Summary: Leading the Unleadable By Alan Willett
Summary: Leading the Unleadable By Alan Willett

Summary: Leading the Unleadable By Alan Willett

The Mindset to Lead the Unleadable

People who practice mindful meditation maintain that it changes their mindset and that change in how they think leads to different, improved behaviors. Scientists such as Sara Lazar, Ph.D., of the Massachusetts General Hospital Psychiatric Neuroimaging Research Program have reinforced those anecdotal claims by showing through brain studies that the physical brain actually changes as well.

Changing how we think physically changes us!

When we change our mindsets that changes how we act in response to the events that occur around us. How we act changes the outcomes. To be able to best manage the mavericks, cynics, divas, and other difficult people and situations, we have to first change our frames of reference in how we think about them.


KEY #1 Appreciate The Diversity Of Every Leaf

Besides the different experiences people have due to growing up male or female, research shows that male and female brains are hardwired in different ways such that males and females actually think differently.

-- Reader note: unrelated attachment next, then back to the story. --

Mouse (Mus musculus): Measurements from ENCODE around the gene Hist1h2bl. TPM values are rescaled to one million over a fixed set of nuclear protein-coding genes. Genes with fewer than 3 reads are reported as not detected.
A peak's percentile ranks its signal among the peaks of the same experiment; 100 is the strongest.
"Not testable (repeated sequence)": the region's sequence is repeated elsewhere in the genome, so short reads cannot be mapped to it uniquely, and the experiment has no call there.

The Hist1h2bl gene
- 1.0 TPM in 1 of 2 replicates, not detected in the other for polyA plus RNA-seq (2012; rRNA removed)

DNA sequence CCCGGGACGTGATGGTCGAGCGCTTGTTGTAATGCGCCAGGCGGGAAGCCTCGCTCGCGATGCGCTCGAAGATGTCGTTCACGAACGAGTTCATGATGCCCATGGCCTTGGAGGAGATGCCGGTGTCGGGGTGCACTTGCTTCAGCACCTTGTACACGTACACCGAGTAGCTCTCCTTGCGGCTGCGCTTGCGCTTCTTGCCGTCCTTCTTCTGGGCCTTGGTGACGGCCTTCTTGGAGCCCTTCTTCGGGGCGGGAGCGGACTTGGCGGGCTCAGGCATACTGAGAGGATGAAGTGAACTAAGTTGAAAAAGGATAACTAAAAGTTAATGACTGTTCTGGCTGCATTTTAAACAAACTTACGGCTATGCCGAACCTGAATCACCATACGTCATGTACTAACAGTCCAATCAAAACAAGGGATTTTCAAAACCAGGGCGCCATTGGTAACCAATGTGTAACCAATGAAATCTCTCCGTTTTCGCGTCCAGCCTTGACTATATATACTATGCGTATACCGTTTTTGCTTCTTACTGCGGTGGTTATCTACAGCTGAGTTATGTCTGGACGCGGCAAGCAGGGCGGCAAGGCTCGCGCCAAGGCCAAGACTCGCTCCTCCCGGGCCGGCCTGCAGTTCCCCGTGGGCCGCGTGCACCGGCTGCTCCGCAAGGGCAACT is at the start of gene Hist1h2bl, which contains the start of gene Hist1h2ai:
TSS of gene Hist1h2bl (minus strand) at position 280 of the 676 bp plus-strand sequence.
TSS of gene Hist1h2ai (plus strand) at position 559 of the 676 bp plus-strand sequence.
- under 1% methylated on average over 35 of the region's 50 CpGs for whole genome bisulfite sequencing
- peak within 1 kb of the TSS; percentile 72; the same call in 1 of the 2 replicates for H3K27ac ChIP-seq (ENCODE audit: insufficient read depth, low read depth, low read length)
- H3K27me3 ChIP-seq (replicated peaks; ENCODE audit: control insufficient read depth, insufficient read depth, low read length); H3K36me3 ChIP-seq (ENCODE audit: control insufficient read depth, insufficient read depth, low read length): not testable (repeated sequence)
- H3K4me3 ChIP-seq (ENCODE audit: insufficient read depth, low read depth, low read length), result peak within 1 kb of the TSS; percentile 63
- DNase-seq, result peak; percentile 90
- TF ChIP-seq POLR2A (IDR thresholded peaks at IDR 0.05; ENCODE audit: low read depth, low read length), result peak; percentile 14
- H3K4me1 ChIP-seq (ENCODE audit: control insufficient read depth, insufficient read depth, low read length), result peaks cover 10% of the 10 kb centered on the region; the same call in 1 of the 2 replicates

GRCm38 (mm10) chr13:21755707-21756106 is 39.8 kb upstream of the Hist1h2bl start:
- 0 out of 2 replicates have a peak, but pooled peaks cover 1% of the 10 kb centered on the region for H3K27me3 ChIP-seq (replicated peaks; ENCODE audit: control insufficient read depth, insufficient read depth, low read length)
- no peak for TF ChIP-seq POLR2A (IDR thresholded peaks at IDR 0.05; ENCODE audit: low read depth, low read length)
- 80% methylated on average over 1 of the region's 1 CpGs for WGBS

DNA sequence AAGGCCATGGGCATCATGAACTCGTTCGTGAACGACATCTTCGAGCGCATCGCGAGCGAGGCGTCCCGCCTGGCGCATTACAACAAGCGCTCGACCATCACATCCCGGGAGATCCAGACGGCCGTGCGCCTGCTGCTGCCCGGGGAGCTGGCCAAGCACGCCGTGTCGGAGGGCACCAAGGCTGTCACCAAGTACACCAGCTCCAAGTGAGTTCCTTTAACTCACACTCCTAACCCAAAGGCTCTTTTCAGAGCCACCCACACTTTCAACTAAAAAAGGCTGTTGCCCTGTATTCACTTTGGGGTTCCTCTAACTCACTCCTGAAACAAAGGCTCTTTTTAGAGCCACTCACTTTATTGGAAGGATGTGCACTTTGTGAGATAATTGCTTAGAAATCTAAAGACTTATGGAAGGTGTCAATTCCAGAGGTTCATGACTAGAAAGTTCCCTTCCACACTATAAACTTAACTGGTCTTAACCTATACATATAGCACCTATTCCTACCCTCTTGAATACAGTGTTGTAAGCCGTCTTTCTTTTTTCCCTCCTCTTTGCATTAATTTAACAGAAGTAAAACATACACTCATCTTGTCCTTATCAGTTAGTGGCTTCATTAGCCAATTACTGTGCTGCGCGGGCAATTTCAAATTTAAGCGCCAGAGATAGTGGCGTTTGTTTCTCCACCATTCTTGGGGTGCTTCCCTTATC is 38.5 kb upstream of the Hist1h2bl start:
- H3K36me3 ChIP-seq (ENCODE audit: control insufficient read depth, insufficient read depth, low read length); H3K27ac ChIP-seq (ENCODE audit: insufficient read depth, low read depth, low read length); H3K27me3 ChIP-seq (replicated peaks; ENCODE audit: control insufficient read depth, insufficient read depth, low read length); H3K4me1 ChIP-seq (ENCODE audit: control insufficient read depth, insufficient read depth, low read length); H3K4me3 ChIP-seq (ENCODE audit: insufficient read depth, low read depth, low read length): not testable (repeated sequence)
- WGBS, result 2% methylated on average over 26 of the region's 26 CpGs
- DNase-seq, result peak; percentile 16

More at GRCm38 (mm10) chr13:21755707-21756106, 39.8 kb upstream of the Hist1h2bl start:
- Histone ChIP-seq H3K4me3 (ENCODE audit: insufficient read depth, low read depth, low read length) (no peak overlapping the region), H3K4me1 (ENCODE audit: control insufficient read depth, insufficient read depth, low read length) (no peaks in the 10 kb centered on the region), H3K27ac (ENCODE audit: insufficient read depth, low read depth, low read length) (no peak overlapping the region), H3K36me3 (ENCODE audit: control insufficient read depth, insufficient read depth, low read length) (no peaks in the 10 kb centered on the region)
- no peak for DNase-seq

Exceptional leaders more than understand this diversity, they love it! First, it is important to recognize that we all have similarities that have great value. Communication could not happen at all without that! The secret is to understand that the diversity that always exists produces some “noise” in our communications.

This noise can cause confusion or, worse, lead to mistaken assumptions that lead to anger.

This is important! Exceptional leaders know that when encountering some behavior or action that appears unacceptable, their first thought should be to wonder what they don’t understand about the person and the communication process.

Note that the difference is not just better for women. It is also much better for the group and organization, as the diversity of thinking accelerates idea development and innovation for the customers served. Having multiple ways of thinking about things can lead to arguments, but with great leadership this results in great innovation.


KEY #2 Start with the Belief That Everyone Has Good Intentions

Most people actually have good intentions and are working toward what they believe is the greater good of the organization. Even if they are annoying, or doing things that you believe are counter to the good of the organization, it is unlikely that they are damaged, stupid, or evil.